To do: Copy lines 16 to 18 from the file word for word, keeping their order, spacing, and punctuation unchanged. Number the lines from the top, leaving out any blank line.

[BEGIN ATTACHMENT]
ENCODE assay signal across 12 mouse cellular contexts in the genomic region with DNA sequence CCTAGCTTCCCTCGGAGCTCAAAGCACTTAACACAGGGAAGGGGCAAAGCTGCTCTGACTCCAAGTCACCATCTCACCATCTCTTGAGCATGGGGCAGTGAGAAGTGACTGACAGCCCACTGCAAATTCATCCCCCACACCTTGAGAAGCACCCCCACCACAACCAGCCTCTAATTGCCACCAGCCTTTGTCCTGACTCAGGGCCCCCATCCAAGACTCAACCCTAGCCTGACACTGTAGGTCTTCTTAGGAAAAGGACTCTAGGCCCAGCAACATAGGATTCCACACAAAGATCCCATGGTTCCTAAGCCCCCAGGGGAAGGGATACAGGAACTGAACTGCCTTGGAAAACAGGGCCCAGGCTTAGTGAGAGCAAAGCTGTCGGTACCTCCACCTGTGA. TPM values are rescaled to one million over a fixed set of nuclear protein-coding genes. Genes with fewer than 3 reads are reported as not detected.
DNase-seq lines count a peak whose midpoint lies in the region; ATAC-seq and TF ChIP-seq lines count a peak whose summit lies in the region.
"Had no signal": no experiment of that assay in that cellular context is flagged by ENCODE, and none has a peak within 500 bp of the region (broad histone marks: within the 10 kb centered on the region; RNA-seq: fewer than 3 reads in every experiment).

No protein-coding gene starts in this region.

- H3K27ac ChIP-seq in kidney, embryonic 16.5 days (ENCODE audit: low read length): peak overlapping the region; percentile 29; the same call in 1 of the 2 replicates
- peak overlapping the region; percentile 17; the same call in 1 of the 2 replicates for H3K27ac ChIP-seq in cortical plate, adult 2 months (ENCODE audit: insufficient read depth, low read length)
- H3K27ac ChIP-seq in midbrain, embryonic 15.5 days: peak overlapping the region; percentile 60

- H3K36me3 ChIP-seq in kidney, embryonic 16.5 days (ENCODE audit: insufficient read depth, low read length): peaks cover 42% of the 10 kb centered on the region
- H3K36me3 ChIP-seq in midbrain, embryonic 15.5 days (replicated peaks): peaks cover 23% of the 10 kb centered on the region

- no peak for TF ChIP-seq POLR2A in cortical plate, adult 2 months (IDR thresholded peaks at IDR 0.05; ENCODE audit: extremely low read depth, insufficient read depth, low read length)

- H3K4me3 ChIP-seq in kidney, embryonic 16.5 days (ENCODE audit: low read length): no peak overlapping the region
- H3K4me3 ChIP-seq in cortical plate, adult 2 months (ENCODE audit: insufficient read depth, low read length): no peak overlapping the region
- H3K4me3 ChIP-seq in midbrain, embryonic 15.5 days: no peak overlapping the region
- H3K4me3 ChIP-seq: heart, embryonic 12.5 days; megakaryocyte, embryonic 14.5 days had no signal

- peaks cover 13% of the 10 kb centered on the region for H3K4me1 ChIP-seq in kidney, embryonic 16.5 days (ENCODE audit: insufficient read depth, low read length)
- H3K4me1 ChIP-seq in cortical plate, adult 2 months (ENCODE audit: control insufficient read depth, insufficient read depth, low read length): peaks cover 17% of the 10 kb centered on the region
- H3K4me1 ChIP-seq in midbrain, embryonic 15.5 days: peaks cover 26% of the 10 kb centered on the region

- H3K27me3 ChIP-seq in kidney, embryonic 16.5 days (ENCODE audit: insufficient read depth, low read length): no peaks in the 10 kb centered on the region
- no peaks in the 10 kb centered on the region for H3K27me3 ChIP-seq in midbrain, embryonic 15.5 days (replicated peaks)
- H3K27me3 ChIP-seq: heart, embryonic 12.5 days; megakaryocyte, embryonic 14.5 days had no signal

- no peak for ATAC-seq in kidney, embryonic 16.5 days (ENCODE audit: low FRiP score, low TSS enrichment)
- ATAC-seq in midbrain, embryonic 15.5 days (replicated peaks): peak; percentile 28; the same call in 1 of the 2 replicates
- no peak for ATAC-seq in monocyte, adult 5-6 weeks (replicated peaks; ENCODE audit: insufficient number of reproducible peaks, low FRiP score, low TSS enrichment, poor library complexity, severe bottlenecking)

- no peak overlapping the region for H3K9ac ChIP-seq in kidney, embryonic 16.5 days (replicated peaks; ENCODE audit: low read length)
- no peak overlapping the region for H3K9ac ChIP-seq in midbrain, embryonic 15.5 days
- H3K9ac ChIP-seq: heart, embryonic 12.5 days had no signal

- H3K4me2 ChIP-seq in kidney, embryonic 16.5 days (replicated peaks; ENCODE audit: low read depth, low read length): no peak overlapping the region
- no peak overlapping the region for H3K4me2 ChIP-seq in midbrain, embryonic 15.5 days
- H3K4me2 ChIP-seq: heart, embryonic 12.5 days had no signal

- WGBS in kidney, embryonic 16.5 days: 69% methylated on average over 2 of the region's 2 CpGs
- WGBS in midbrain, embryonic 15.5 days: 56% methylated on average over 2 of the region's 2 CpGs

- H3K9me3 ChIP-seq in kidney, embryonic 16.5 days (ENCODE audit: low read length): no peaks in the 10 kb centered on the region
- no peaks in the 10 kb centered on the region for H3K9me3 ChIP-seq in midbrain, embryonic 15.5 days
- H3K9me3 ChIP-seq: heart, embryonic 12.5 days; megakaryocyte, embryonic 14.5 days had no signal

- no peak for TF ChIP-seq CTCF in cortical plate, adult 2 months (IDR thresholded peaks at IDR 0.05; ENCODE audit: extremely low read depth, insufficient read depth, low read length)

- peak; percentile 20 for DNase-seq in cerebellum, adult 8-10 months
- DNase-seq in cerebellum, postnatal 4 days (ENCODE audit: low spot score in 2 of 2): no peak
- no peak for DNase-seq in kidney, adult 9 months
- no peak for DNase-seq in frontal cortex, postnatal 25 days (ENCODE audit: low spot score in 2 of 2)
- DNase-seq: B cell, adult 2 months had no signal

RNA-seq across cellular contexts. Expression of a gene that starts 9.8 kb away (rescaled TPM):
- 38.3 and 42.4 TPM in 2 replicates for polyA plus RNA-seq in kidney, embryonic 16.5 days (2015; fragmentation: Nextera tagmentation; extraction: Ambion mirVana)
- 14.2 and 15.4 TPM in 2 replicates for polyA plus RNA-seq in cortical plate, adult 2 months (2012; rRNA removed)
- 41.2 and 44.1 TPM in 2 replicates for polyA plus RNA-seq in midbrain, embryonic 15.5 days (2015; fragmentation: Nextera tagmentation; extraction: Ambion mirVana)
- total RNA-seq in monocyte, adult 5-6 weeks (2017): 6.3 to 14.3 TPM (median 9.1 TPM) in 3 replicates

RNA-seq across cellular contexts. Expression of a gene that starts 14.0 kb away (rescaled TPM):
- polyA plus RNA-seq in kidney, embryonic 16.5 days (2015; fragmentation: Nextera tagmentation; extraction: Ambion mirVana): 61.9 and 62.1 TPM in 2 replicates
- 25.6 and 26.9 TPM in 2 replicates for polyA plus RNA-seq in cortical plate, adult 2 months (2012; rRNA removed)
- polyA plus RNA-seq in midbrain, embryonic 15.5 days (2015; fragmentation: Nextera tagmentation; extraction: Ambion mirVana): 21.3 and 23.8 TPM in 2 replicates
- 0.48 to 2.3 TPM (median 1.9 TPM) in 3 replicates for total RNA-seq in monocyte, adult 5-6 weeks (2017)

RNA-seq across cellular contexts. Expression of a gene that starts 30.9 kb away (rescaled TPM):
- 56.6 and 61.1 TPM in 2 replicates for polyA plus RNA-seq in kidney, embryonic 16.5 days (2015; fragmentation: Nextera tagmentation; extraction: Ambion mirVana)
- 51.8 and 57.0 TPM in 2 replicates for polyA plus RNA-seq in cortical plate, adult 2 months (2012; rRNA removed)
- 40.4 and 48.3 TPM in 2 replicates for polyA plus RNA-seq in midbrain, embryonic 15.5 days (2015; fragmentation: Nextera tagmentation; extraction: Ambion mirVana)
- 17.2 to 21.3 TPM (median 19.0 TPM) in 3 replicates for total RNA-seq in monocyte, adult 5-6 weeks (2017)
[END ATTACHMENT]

- H3K4me1 ChIP-seq in cortical plate, adult 2 months (ENCODE audit: control insufficient read depth, insufficient read depth, low read length): peaks cover 17% of the 10 kb centered on the region
- H3K4me1 ChIP-seq in midbrain, embryonic 15.5 days: peaks cover 26% of the 10 kb centered on the region

- H3K27me3 ChIP-seq in kidney, embryonic 16.5 days (ENCODE audit: insufficient read depth, low read length): no peaks in the 10 kb centered on the region